(vii) drying and, if desired, calcining the dried catalyst.

Solvents or Diluents

In the process of the present invention, the reaction, preferably a hydrogenation, can be carried out in the absence of a solvent or diluent, i.e. it is not necessary to carry out the reaction in solution.

The melt of a polymer can also be reacted directly.

However, preference is given to using a solvent or diluent. Solvents or diluents which can be used are any suitable solvents or diluents. The choice is not critical. For example, the solvents or diluents can also contain small amounts of water.

In the reaction, preferably hydrogenation, of an aromatic compound in which at least one hydroxyl group is bound to an aromatic ring, examples of suitable solvents or diluents include the following:

straight-chain or cyclic ethers such as tetrahydrofuran or dioxane and also aliphatic alcohols in which the alkyl radical preferably has from 1 to 10 carbon atoms, in particular from 3 to 6 carbon atoms.

Examples of preferred alcohols are i-propanol, n-butanol, i-butanol and n-hexanol.

Mixtures of these or other solvents or diluents can likewise be used.

In the reaction, preferably hydrogenation, of an aromatic compound in which at least one amino group is bound to an aromatic ring, examples of suitable solvents or diluents include the following:

straight-chain or cyclic ethers such as tetrahydrofuran or dioxane and also ammonia and monoalkylamines or dialkylamines in which the alkyl radical preferably has from 1 to 3 carbon atoms, e.g. methylamine, ethylamine, propylamine or the corresponding dialkylamines.

Mixtures of these or other solvents or diluents can likewise be used.

In both the above embodiments, the amount of solvent or diluent used is not restricted in any particular way and can be chosen freely according to requirements, but preference is given to amounts which lead to a 10-70% strength by weight solution of the compound to be hydrogenated.

In the process of the present invention, particular preference is given to using the product formed in the reaction, preferably hydrogenation, of this process as solvent, if desired together with other solvents or diluents. In this case, part of the product formed in the process can be mixed with the compounds to be reacted, preferably hydrogenated. Based on the weight of the aromatic compounds to be reacted, preferably hydrogenated, preference is given to mixing in from 1 to 30 times, particularly preferably from 5 to 20 times, in particular from 5 to 10 times, the amount of reaction product as solvent or diluent.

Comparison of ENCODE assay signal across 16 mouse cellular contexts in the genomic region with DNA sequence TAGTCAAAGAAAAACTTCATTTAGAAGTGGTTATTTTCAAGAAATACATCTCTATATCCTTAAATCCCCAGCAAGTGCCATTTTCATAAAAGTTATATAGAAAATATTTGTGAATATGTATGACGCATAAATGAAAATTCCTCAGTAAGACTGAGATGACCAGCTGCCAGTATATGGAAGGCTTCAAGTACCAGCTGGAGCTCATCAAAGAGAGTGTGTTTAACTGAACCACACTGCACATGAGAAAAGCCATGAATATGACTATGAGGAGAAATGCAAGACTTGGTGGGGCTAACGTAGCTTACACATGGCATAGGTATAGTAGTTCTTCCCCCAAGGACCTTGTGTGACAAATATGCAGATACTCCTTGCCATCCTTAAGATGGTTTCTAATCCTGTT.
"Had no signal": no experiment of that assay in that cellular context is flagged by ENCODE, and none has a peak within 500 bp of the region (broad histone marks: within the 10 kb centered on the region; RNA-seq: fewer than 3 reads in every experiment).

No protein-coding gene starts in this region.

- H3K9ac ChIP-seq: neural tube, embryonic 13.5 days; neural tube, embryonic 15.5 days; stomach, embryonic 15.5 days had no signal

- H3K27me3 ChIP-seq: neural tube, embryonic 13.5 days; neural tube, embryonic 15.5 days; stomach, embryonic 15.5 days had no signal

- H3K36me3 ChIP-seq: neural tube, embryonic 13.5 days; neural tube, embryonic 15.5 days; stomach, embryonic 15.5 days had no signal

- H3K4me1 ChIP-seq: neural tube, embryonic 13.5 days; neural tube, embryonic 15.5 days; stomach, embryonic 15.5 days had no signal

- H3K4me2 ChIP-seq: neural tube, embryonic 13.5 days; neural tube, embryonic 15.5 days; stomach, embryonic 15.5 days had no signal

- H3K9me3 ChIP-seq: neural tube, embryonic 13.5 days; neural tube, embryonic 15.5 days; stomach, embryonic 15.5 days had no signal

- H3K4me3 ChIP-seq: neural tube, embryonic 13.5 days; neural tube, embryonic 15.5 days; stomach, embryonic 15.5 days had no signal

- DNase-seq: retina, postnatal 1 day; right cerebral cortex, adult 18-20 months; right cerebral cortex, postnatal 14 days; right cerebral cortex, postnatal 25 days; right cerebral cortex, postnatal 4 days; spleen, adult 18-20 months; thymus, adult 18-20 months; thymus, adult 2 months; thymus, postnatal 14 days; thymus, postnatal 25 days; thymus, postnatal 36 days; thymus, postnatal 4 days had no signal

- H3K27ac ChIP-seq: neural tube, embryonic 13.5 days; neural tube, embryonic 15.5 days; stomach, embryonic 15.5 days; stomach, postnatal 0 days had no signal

What has been said above also applies to the other compounds which can be reacted according to the present invention; these are likewise subject to no restrictions in respect of the solvents and diluents.

In the reaction, preferably hydrogenation, of polymers, examples of suitable solvents or diluents include the following:

hydrocarbons such as hexane, cyclohexane, methylcyclohexane, heptane, octane, toluene, xylene, etc., and straight-chain or cyclic ethers such as tetrahydrofuran, dioxane, dibutyl ether, methyl tert-butyl ether, etc., ketones such as methyl ethyl ketone and acetone, esters such as ethyl acetate and amides such as DMF and N-methylpyrrolidone.

Preference is given to using cyclohexane, toluene or THF. Mixtures of these and other solvents and diluents can likewise be used.

If the polymer has been obtained by solution polymerization, the resulting solution comprising the polymer can be used directly for reaction in the process of the present invention.

The amount of solvent or diluent used in the process of the present invention is not restricted in any particular way and can be chosen freely according to requirements, but preference is given to amounts which lead to a 1-70% strength by weight, preferably 1-40% strength by weight, solution of the polymer to be reacted.

Reaction

In the following, the reaction is described by way of the example of a hydrogenation; if a dehydrogenation or an oxidation is to be carried out, gaseous hydrocarbons or oxygen-containing gases can be used in place of hydrogen or hydrogen-containing gases under the conditions described below.

The hydrogenation is carried out at appropriate pressures and temperatures. Preference is given to pressures above about 2×106 Pa, preferably above about 5×106 Pa, in particular from about 1×107 to about 3×107 Pa. Preferred temperatures are in a range from about 30 to about 250° C., preferably from about 100 to about 220° C. and in particular from about 150 to about 200° C.

The hydrogenation process can be carried out continuously or batchwise. In the case of a continuous process, part of the hydrogenation product leaving the reactor can be recirculated to the reactor feed upstream of the reactor. Here, the amount of hydrogenation product leaving the reactor which is recirculated as solvent is set so that the ratios described in the subsection “Solvents and diluents” are achieved. The remaining amount of hydrogenation product is taken off.

In a continuous process procedure, the amount of compound or compounds to be hydrogenated is preferably from about 0.05 to about 3 kg per liter of catalyst per hour, more preferably from about 0.1 to about 1 kg per liter of catalyst per hour.

As hydrogenation gases, it is possible to use any gases which comprise free hydrogen and contain no harmful amounts of catalyst poisons such as CO. For example, waste gases from a reformer can be used. Preference is given to using pure hydrogen as hydrogenation gas.